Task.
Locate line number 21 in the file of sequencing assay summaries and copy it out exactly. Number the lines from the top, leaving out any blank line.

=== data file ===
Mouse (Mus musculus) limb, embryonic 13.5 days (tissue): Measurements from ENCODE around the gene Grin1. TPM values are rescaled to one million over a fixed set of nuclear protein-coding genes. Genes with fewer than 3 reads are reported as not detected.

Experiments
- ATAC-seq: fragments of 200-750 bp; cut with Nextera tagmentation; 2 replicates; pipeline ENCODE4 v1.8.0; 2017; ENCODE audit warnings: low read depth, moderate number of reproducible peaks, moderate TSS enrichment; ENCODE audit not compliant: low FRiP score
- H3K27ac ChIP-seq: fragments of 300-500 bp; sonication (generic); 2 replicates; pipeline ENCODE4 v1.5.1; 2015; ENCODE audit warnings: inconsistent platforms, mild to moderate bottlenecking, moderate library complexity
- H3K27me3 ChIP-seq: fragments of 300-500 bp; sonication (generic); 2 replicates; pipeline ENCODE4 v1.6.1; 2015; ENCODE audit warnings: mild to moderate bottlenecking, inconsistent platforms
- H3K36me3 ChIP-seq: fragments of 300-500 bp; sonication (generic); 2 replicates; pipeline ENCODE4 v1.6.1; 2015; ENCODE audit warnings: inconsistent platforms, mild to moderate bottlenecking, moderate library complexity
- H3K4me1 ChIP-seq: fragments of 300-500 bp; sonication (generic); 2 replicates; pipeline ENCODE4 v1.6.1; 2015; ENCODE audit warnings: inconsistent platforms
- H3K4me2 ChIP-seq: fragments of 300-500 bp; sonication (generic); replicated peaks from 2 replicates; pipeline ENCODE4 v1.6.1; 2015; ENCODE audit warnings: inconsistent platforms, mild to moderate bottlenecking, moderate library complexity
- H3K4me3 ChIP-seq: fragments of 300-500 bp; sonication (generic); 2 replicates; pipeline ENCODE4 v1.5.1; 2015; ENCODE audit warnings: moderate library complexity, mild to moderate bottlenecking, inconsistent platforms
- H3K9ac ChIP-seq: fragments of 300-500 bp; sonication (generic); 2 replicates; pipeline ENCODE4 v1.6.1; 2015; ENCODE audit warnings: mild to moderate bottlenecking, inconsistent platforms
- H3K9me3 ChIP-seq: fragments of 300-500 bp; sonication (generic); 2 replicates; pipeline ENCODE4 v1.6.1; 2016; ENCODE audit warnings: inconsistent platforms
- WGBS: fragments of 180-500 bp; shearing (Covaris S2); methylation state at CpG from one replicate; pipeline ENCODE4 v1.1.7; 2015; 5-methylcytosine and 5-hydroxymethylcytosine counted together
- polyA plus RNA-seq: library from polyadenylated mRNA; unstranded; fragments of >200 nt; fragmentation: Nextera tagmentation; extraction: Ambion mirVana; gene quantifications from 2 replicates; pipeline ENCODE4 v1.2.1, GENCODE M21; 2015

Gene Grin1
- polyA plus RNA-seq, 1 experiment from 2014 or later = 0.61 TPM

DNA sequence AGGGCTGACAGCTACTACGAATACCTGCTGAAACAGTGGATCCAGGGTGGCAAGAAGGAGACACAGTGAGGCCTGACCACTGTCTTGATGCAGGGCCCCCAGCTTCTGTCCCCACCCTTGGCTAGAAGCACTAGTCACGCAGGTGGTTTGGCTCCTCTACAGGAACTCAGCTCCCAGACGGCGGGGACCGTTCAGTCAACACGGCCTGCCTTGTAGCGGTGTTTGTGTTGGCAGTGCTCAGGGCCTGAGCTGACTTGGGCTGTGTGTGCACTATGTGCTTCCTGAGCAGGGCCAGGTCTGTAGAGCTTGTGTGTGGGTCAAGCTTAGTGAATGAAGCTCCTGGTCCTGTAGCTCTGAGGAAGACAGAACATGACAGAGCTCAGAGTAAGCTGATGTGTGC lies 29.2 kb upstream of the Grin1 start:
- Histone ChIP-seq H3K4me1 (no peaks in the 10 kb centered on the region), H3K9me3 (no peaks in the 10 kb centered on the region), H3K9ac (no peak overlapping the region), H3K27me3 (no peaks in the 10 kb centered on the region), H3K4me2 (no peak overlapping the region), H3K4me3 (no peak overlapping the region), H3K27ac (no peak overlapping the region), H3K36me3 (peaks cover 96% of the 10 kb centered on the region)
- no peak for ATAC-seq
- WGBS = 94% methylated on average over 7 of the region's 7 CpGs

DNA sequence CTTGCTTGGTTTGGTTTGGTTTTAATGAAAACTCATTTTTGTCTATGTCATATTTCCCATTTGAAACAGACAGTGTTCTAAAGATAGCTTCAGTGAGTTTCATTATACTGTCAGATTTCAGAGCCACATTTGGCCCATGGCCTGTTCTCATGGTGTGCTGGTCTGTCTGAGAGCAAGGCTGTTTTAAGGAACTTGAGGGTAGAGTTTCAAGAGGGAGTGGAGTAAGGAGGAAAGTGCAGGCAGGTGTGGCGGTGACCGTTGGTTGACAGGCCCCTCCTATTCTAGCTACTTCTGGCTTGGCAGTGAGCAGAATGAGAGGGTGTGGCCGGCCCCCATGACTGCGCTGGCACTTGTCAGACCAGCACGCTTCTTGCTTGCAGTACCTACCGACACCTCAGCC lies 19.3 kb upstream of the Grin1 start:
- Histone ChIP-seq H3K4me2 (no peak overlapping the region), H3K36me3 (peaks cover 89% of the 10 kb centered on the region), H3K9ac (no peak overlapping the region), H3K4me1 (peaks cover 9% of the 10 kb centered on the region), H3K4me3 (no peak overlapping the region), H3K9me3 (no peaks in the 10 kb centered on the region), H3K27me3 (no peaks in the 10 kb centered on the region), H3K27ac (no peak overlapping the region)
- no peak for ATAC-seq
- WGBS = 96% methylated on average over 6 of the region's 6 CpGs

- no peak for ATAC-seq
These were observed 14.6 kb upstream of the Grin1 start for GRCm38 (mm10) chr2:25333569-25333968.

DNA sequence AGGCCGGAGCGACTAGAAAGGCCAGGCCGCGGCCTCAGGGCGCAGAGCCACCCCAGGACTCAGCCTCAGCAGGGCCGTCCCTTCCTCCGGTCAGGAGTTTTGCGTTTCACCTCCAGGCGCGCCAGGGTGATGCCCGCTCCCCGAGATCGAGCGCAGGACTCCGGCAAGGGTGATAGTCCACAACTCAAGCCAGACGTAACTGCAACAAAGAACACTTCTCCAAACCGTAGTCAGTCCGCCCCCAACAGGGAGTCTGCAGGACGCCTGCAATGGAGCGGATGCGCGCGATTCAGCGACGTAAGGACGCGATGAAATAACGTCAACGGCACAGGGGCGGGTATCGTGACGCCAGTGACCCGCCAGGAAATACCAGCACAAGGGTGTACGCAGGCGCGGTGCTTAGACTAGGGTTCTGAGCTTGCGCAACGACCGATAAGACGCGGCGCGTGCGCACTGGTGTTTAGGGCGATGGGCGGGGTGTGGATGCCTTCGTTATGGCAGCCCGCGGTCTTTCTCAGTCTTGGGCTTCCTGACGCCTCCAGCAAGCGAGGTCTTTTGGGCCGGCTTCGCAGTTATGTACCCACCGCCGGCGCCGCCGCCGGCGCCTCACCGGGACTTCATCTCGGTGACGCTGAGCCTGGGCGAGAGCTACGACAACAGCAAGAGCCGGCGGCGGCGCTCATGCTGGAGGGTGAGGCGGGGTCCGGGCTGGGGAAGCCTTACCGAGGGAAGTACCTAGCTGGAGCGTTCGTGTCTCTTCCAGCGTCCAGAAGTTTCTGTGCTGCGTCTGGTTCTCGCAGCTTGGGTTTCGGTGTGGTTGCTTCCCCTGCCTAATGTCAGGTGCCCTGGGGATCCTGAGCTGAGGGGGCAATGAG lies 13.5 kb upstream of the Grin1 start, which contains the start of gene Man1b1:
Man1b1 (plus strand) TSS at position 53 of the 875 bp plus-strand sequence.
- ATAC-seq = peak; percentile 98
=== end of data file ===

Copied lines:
- Histone ChIP-seq H3K4me2 (no peak overlapping the region), H3K36me3 (peaks cover 89% of the 10 kb centered on the region), H3K9ac (no peak overlapping the region), H3K4me1 (peaks cover 9% of the 10 kb centered on the region), H3K4me3 (no peak overlapping the region), H3K9me3 (no peaks in the 10 kb centered on the region), H3K27me3 (no peaks in the 10 kb centered on the region), H3K27ac (no peak overlapping the region)